Technically Incorrect offers a slightly twisted take on the tech that's taken over our lives.
So this is independence.
We have the presumptive Democratic presidential candidate being interviewed by the FBI because of a private email server which may or may not have been independently -- and illegally -- used.
And then there's the presumptive Republican candidate.
He has already admitted that his retweets get him into trouble. But what about his tweets?
On Saturday, Donald Trump posted a tweet to his 9.4 million followers that included several elements: a photo of Hillary Clinton, a pile of cash, the words "History Made" and "Most corrupt candidate ever!" and the Star of David.
The tweet was quickly removed.
It was replaced by an almost identical tweet that replaced the Star of David with a circle.
That was not before some commentators wondered whether the true meaning of the tweet was to suggest that Clinton took money from Wall Street and that Wall Street is controlled by Jews.
It was an odd image to have concocted. Or did Donald Trump concoct it at all?
News site Mic investigated the internet's undergut and discovered that the image -- Star of David and all -- appeared on a message board frequented by far right, neo-Nazi, white supremacist types. It's actually entitled Politically Incorrect. Oh.
The image seems to have originated on a Twitter feed called FishBoneHead, which tweeted nasty comments about Muslims, refugees and race. That feed has been removed.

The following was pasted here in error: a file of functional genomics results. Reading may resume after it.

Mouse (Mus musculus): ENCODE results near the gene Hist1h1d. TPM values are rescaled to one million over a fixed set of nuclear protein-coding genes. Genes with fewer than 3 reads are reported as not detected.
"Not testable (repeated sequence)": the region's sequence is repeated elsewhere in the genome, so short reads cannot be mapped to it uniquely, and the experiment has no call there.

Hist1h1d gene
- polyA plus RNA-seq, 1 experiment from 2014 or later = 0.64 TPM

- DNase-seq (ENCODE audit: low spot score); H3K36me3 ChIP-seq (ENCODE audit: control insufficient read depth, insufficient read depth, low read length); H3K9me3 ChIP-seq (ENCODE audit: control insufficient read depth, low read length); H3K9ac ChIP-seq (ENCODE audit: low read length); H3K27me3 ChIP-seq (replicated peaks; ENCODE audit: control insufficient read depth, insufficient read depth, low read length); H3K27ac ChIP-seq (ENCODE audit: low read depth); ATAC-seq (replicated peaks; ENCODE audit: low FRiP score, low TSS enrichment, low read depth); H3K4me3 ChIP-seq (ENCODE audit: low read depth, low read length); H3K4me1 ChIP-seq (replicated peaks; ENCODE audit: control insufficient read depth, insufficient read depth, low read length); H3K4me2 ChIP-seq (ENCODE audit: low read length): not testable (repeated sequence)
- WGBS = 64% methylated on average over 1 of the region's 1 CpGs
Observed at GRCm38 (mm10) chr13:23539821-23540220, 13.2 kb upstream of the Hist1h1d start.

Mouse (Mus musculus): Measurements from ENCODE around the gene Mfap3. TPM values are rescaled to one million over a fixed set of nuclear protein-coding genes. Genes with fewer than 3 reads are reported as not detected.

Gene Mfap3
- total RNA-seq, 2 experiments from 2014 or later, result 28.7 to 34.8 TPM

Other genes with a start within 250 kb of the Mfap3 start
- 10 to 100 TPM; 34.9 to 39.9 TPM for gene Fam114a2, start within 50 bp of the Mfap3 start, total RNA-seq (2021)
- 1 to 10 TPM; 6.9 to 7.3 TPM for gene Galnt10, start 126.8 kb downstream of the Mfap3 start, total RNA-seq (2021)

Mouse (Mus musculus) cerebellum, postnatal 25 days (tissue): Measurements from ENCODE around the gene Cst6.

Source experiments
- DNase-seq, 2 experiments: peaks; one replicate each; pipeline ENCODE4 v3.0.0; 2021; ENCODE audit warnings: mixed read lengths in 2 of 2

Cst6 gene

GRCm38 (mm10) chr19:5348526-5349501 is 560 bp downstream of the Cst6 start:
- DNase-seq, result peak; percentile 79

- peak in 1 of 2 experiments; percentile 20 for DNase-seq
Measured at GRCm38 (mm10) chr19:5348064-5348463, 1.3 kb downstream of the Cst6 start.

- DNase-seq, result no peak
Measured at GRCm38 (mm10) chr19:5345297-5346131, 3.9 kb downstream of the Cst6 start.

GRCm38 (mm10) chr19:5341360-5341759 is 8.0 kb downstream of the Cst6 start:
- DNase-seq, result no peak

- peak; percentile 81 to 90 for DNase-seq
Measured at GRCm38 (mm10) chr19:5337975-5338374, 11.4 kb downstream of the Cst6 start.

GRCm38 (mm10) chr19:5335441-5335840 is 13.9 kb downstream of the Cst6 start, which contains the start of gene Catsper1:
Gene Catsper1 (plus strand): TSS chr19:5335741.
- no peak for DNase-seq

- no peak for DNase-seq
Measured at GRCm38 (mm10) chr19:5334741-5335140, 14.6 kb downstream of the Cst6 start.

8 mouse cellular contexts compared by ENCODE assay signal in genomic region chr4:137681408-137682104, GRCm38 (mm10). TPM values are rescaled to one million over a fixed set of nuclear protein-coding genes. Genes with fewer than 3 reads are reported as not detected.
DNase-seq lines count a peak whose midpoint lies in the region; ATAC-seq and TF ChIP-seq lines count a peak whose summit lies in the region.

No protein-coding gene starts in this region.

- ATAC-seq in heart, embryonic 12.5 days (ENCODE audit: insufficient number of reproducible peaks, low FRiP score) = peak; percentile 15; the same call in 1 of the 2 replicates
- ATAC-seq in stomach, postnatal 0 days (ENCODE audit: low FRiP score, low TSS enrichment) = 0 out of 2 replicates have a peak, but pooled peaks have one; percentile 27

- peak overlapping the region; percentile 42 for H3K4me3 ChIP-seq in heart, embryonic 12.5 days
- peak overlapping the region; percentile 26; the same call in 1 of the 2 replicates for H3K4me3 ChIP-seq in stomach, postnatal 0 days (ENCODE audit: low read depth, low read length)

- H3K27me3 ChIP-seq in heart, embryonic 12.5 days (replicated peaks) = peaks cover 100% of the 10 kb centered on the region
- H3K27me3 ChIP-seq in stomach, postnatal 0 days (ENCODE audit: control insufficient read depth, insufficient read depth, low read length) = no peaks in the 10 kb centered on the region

The Trump campaign didn't immediately respond to a request for comment.
However, on Monday the candidate piped up on Twitter and mused: "Dishonest media is trying their absolute best to depict a star in a tweet as the Star of David rather than a Sheriff's Star, or plain star!"
He didn't address where the image came from, however. And would a sheriff's star have made sense here? Because Clinton is, well, the Sheriff of Wall Street?
His former campaign manager Corey Lewandowski, now a CNN commentator, insisted that any criticism of the tweet was mere, here's that phrase again, "political correctness run amok."
This isn't the first time that the candidate's Twitter account has been connected with tweeting elements discovered on white supremacist sites.
Still, if this is a case of political correctness gone too far, why was the tweet removed and then an altered version reposted?
Before this campaign is done, there will be more nastiness, more innuendo and, most certainly, more questionable tweets.
The question, though, is whether some of these apparently racist-inspired messages are being posted randomly, independently or with the full knowledge of what they mean and where they come from.